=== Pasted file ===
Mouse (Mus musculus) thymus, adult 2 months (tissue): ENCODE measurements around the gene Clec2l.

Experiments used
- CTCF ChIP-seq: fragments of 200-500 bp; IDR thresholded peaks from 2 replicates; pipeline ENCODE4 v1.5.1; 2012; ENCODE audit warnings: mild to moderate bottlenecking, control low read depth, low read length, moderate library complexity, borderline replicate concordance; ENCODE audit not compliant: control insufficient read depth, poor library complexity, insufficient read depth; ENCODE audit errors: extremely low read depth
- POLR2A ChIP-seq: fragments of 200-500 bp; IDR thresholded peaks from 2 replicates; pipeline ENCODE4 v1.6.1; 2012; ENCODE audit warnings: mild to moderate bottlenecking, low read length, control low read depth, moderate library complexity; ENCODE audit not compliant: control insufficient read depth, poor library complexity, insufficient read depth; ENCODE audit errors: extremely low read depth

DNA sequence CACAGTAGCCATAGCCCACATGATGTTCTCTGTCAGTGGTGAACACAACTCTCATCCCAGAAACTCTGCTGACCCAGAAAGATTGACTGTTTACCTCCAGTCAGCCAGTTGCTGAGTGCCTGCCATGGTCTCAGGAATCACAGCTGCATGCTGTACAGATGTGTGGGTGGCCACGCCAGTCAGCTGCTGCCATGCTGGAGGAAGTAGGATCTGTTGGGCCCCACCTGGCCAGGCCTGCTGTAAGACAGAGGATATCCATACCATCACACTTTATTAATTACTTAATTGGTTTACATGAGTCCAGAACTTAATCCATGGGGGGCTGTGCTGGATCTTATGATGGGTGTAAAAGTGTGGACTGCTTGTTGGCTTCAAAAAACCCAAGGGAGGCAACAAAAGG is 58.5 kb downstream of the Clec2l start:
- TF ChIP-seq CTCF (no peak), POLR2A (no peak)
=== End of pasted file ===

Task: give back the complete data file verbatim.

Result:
Mouse (Mus musculus) thymus, adult 2 months (tissue): ENCODE measurements around the gene Clec2l.

Experiments used
- CTCF ChIP-seq: fragments of 200-500 bp; IDR thresholded peaks from 2 replicates; pipeline ENCODE4 v1.5.1; 2012; ENCODE audit warnings: mild to moderate bottlenecking, control low read depth, low read length, moderate library complexity, borderline replicate concordance; ENCODE audit not compliant: control insufficient read depth, poor library complexity, insufficient read depth; ENCODE audit errors: extremely low read depth
- POLR2A ChIP-seq: fragments of 200-500 bp; IDR thresholded peaks from 2 replicates; pipeline ENCODE4 v1.6.1; 2012; ENCODE audit warnings: mild to moderate bottlenecking, low read length, control low read depth, moderate library complexity; ENCODE audit not compliant: control insufficient read depth, poor library complexity, insufficient read depth; ENCODE audit errors: extremely low read depth

DNA sequence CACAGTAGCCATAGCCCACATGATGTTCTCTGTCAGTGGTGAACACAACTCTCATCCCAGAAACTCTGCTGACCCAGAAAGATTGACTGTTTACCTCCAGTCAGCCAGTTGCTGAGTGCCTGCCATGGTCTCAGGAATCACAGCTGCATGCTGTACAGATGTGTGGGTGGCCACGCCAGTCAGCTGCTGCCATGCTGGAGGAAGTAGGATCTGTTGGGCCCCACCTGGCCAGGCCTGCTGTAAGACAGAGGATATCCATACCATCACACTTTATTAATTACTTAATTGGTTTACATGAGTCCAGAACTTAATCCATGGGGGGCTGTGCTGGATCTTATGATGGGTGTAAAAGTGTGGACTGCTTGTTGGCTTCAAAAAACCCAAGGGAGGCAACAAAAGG is 58.5 kb downstream of the Clec2l start:
- TF ChIP-seq CTCF (no peak), POLR2A (no peak)